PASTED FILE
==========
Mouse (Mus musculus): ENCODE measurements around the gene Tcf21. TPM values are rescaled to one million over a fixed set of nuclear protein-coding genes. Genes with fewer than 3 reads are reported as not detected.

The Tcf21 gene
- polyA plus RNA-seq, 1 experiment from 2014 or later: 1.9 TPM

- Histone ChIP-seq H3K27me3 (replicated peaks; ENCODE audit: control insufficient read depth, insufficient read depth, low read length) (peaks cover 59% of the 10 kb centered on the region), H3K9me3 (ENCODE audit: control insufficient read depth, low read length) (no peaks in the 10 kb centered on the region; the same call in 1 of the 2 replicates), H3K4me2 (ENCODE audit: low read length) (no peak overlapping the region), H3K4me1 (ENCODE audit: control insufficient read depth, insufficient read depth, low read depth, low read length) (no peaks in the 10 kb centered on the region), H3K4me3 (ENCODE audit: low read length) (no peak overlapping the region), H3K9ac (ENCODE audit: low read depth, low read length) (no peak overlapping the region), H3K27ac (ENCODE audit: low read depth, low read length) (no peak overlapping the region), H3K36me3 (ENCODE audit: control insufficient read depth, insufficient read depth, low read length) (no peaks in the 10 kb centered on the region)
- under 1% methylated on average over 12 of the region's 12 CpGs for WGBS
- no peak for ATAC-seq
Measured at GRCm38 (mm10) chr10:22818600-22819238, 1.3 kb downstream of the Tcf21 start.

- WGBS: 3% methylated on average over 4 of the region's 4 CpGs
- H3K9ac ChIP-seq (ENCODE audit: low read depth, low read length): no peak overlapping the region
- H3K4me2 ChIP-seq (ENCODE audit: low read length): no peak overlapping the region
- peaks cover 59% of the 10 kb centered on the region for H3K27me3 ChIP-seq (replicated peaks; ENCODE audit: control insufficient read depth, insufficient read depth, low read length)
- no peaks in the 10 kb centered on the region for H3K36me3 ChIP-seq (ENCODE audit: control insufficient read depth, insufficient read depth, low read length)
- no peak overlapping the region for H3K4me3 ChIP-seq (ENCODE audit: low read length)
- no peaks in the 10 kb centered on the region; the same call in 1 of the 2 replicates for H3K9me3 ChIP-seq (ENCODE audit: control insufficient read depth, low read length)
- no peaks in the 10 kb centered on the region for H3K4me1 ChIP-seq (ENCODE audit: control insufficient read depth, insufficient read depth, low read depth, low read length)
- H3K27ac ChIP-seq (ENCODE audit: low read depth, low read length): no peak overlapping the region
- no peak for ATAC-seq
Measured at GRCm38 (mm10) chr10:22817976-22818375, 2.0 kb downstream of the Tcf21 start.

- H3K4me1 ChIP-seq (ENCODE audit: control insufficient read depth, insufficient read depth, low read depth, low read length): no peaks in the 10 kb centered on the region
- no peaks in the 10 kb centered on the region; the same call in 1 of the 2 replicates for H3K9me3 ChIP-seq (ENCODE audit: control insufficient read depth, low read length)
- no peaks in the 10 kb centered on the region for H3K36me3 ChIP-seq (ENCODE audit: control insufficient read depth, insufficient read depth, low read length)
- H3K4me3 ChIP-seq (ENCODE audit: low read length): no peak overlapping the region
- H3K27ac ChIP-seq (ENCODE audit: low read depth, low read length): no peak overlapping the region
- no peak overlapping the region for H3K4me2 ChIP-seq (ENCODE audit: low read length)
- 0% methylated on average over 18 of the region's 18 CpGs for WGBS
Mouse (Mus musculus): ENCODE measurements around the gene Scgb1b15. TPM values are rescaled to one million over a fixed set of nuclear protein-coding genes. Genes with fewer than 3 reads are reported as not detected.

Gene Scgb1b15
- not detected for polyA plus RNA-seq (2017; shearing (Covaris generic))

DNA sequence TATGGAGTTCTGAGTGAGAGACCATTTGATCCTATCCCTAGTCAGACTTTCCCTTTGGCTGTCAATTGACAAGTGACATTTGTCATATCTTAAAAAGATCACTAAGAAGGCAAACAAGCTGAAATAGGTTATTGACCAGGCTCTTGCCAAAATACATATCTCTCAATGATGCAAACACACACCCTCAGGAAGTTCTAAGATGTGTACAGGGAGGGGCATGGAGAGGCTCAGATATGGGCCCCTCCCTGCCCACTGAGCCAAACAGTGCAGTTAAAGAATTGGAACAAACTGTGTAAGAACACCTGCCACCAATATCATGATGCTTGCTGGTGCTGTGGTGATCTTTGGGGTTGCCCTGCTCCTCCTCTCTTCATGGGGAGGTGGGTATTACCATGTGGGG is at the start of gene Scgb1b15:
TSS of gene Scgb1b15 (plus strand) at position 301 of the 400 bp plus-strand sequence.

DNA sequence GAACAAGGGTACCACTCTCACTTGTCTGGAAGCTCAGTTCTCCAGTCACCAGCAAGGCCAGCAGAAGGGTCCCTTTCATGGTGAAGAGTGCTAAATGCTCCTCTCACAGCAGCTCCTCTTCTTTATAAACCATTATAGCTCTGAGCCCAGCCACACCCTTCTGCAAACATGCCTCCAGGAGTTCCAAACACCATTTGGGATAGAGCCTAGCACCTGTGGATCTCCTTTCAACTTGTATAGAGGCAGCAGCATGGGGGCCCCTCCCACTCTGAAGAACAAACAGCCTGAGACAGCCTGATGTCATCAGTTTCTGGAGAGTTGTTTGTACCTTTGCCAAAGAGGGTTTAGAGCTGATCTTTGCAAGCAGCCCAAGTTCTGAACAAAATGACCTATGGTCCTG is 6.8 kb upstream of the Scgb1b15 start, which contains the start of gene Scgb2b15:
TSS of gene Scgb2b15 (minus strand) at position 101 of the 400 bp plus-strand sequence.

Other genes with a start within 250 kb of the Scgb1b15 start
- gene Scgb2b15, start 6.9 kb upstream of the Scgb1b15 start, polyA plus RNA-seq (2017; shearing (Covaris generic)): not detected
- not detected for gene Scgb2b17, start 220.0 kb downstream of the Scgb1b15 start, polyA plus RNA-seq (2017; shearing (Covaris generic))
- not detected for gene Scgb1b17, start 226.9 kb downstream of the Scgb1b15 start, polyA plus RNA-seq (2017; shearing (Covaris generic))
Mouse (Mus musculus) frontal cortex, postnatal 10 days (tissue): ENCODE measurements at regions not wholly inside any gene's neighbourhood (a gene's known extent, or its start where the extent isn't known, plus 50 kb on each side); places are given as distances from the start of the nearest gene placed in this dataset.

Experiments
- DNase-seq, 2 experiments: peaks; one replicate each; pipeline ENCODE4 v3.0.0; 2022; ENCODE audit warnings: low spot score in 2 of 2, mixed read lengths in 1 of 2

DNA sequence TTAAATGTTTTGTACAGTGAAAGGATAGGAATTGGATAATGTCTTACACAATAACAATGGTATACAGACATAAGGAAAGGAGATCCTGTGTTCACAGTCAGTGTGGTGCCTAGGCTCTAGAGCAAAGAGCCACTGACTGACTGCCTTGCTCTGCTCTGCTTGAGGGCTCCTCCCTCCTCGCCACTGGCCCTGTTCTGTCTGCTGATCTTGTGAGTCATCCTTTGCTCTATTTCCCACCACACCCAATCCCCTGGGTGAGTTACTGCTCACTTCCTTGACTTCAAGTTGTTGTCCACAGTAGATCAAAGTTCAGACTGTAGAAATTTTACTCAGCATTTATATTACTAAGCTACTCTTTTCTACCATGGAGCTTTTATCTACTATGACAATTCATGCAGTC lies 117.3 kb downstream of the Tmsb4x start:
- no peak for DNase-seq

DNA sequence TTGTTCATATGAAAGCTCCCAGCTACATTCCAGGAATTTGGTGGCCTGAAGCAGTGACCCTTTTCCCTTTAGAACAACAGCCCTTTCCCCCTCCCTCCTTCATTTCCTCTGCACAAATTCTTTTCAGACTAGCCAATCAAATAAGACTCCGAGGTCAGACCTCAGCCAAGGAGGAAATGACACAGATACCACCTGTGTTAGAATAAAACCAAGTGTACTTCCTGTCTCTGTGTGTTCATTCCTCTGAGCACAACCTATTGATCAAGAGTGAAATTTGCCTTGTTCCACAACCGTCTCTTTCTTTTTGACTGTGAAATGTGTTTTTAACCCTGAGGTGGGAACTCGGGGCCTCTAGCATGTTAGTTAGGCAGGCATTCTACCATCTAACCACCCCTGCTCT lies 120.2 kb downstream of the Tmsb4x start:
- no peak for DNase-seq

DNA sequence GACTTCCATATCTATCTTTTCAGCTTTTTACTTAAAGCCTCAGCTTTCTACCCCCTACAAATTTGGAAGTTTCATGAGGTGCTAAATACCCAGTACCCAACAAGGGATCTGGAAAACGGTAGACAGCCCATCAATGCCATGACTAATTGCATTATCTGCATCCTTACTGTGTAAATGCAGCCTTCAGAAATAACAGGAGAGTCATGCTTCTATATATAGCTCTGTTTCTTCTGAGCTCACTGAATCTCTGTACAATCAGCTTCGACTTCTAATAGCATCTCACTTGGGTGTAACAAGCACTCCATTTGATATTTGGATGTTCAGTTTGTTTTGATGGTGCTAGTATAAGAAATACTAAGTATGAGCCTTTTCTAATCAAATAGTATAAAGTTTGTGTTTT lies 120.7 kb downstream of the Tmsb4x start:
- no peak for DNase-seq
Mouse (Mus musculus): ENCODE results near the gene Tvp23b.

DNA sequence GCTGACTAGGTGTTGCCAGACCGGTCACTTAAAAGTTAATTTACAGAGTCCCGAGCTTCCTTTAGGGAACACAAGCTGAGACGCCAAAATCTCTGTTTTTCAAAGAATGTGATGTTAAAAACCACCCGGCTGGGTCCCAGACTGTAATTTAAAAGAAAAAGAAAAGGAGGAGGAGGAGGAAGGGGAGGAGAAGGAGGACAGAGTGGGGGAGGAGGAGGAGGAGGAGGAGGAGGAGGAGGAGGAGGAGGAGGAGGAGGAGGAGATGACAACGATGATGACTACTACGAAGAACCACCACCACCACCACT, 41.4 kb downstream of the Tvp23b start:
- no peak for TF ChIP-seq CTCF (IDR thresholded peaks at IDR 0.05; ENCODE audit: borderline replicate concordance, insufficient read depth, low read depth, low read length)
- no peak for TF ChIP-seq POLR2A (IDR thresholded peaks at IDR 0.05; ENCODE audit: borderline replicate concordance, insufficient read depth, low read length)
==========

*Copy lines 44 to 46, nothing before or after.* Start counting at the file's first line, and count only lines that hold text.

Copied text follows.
DNA sequence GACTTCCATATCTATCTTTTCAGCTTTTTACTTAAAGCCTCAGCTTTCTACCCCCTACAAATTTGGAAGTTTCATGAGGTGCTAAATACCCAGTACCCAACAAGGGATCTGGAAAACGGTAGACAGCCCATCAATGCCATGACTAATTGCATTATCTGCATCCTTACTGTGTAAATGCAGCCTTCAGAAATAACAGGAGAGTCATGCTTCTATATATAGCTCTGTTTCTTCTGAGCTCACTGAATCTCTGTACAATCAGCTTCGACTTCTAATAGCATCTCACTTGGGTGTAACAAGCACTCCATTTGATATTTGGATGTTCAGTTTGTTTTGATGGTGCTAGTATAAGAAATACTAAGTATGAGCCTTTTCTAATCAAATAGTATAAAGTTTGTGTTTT lies 120.7 kb downstream of the Tmsb4x start:
- no peak for DNase-seq
Mouse (Mus musculus): ENCODE results near the gene Tvp23b.